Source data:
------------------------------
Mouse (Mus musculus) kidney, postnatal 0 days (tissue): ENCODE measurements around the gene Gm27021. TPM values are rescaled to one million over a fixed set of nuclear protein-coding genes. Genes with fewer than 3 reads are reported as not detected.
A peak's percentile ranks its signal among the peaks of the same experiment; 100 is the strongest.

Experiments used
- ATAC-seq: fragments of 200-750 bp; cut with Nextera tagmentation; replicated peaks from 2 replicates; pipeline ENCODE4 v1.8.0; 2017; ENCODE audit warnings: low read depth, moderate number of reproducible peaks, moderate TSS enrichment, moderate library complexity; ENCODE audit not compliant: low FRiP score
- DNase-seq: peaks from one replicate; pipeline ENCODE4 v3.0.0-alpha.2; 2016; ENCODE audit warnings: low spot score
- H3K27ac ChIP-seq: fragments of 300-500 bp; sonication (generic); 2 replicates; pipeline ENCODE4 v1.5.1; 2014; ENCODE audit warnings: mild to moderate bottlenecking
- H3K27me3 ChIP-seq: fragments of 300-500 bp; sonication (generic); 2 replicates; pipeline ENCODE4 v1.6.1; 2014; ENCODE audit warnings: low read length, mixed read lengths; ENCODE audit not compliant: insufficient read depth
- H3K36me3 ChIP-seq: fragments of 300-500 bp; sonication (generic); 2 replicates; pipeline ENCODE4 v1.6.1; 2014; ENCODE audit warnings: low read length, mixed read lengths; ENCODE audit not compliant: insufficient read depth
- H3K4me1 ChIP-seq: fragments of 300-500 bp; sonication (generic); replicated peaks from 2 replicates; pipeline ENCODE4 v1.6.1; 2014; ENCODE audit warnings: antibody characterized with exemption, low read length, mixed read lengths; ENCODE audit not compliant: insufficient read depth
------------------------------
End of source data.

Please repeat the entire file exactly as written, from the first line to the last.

Mouse (Mus musculus) kidney, postnatal 0 days (tissue): ENCODE measurements around the gene Gm27021. TPM values are rescaled to one million over a fixed set of nuclear protein-coding genes. Genes with fewer than 3 reads are reported as not detected.
A peak's percentile ranks its signal among the peaks of the same experiment; 100 is the strongest.

Experiments used
- ATAC-seq: fragments of 200-750 bp; cut with Nextera tagmentation; replicated peaks from 2 replicates; pipeline ENCODE4 v1.8.0; 2017; ENCODE audit warnings: low read depth, moderate number of reproducible peaks, moderate TSS enrichment, moderate library complexity; ENCODE audit not compliant: low FRiP score
- DNase-seq: peaks from one replicate; pipeline ENCODE4 v3.0.0-alpha.2; 2016; ENCODE audit warnings: low spot score
- H3K27ac ChIP-seq: fragments of 300-500 bp; sonication (generic); 2 replicates; pipeline ENCODE4 v1.5.1; 2014; ENCODE audit warnings: mild to moderate bottlenecking
- H3K27me3 ChIP-seq: fragments of 300-500 bp; sonication (generic); 2 replicates; pipeline ENCODE4 v1.6.1; 2014; ENCODE audit warnings: low read length, mixed read lengths; ENCODE audit not compliant: insufficient read depth
- H3K36me3 ChIP-seq: fragments of 300-500 bp; sonication (generic); 2 replicates; pipeline ENCODE4 v1.6.1; 2014; ENCODE audit warnings: low read length, mixed read lengths; ENCODE audit not compliant: insufficient read depth
- H3K4me1 ChIP-seq: fragments of 300-500 bp; sonication (generic); replicated peaks from 2 replicates; pipeline ENCODE4 v1.6.1; 2014; ENCODE audit warnings: antibody characterized with exemption, low read length, mixed read lengths; ENCODE audit not compliant: insufficient read depth